An expert's guide to shoulder arthritis: part 2

Written by: Mr Graham Tytherleigh-Strong
Edited by: Aoife Maguire

In the second article of a two-part series, distinguished consultant orthopaedic surgeon Mr Graham Tytherleigh-Strong explains the various surgical options for the treatment of shoulder arthritis. 


Keyhole surgery for shoulder arthritis


Shoulder arthritis, is a ‘wear and tear’ condition. The future approach involves preventing or detecting it early on, potentially through stem cell treatment for regenerating articular cartilage. While there are existing treatments for cartilage repair, they are typically effective only in the earliest stages or for isolated damage, making them less applicable when symptoms of shoulder arthritis manifest. In practical terms, by the time symptoms arise, the wear and tear have often progressed beyond the point where current regenerative treatments can be beneficial.


Surgery for shoulder arthritis focuses on improving joint surfaces by addressing issues such as loose fragments, soft tissue contractures, or resorting to shoulder replacement. However, it's important to note that surgery cannot reverse the effects of arthritis completely, and an arthritic shoulder cannot be transformed into a healthy, youthful one.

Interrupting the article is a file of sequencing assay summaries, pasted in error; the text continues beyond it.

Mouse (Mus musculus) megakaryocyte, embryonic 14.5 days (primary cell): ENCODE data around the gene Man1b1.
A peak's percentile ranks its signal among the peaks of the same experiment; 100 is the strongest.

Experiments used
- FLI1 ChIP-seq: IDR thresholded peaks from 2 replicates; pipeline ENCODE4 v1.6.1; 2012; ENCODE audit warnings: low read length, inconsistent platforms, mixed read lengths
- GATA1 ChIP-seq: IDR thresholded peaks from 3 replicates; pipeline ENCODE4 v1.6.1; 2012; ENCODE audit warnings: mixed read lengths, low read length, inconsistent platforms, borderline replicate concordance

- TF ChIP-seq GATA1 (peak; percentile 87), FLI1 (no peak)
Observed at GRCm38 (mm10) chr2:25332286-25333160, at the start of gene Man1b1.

Additionally, the degeneration of soft-tissue structures, especially the rotator cuff tendons, is a significant factor in shoulder arthritis. Many patients with shoulder arthritis also experience rotator cuff problems, emphasising the need to consider these issues for a comprehensive and successful treatment approach.


Arthroscopic surgery (keyhole) for shoulder arthritis


Arthroscopic surgery for shoulder arthritis is a temporary solution designed to clean and improve the joint by removing damaged fragments, addressing soft-tissue contractures, and dealing with rotator cuff issues. The procedure offers the advantage of being a day-case surgery with no need for post-operative immobilisation and a quick recovery.


However, it doesn't address the underlying 'wear and tear' of the joint, focusing more on providing pain relief rather than significantly improving the range of motion. Importantly, arthroscopic surgery is a minimal procedure that doesn't hinder future shoulder replacement, and it can offer effective pain relief, especially for patients with advanced arthritis who may not be suitable for or prefer to avoid joint replacement due to medical reasons.


Arthroscopic debridement of the shoulder